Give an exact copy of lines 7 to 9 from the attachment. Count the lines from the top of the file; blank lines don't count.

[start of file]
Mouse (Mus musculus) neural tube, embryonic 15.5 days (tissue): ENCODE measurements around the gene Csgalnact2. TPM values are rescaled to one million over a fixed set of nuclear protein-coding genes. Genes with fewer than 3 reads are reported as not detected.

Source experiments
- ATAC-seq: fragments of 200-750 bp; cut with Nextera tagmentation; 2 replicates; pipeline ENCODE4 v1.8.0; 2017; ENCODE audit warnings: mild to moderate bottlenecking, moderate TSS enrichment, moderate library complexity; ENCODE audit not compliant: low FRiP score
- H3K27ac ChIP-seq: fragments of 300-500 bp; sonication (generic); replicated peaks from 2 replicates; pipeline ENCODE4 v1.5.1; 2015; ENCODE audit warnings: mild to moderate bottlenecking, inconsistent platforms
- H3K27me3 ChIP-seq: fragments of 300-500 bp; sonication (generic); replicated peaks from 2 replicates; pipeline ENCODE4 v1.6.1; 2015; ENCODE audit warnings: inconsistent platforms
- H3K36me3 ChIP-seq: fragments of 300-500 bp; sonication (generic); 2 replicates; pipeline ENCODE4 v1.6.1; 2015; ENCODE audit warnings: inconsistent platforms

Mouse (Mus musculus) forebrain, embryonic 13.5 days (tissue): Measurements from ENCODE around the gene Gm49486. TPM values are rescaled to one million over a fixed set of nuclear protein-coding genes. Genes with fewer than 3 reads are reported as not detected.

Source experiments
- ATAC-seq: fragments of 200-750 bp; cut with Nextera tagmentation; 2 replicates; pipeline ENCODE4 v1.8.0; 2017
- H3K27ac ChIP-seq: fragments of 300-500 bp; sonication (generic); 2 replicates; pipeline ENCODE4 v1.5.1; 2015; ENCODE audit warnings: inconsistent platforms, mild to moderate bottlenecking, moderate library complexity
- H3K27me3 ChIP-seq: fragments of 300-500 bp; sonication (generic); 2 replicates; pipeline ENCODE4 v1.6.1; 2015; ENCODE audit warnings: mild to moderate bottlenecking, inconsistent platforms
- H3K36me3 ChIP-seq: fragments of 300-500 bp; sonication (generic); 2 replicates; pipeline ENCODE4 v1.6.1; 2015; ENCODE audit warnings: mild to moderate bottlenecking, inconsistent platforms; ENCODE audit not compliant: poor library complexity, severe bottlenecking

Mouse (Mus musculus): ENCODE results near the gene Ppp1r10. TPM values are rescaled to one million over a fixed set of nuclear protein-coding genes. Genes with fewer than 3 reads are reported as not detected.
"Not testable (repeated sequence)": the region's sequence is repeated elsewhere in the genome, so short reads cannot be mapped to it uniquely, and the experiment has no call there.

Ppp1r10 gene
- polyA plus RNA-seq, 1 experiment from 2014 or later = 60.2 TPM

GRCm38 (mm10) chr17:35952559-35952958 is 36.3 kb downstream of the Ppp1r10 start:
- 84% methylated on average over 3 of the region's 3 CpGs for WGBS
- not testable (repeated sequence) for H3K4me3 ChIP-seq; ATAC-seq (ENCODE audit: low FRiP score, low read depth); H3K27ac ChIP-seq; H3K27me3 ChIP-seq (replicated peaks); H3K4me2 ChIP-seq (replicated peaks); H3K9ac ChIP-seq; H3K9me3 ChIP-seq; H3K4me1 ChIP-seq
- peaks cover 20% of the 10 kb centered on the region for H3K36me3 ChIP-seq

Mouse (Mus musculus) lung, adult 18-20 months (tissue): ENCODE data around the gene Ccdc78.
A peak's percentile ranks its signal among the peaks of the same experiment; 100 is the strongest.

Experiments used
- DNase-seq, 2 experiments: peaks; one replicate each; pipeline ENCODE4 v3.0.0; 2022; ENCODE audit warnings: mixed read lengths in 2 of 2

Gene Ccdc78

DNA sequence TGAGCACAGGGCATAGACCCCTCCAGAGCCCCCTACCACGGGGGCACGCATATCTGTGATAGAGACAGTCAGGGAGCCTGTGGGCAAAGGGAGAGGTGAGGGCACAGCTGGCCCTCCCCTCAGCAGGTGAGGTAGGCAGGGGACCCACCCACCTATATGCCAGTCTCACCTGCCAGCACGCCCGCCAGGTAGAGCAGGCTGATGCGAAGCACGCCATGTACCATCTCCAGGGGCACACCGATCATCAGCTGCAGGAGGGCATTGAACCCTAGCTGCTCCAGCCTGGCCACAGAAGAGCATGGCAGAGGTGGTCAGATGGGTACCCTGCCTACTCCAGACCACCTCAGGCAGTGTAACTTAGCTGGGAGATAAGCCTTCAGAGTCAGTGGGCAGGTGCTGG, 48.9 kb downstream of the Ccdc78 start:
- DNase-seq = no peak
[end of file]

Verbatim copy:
Mouse (Mus musculus) forebrain, embryonic 13.5 days (tissue): Measurements from ENCODE around the gene Gm49486. TPM values are rescaled to one million over a fixed set of nuclear protein-coding genes. Genes with fewer than 3 reads are reported as not detected.

Source experiments
- ATAC-seq: fragments of 200-750 bp; cut with Nextera tagmentation; 2 replicates; pipeline ENCODE4 v1.8.0; 2017